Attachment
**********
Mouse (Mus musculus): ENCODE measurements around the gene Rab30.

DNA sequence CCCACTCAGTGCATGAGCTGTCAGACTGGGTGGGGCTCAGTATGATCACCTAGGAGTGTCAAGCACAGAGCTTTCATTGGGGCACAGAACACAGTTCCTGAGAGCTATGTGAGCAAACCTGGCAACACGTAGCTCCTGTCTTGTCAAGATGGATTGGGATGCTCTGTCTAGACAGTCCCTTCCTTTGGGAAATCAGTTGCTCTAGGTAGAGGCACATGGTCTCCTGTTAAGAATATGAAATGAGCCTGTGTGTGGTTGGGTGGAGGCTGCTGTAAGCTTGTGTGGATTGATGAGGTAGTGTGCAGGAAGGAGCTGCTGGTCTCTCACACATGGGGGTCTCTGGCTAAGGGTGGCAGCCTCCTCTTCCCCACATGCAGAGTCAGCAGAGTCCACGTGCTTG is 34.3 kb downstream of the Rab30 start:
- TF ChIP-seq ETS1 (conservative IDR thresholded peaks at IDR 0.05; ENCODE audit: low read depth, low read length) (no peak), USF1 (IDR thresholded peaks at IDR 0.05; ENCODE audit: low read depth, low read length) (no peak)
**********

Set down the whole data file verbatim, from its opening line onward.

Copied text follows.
Mouse (Mus musculus): ENCODE measurements around the gene Rab30.

DNA sequence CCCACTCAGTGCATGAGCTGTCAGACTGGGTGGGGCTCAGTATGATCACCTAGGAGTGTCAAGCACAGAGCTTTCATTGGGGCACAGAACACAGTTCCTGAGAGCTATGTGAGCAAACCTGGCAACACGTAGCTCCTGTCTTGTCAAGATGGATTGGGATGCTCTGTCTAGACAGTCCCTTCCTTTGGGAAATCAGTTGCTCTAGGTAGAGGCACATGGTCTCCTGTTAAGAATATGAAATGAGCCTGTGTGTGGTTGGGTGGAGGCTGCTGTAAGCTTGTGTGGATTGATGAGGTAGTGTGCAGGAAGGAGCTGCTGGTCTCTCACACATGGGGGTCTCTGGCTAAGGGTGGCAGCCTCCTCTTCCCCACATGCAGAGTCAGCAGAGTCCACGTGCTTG is 34.3 kb downstream of the Rab30 start:
- TF ChIP-seq ETS1 (conservative IDR thresholded peaks at IDR 0.05; ENCODE audit: low read depth, low read length) (no peak), USF1 (IDR thresholded peaks at IDR 0.05; ENCODE audit: low read depth, low read length) (no peak)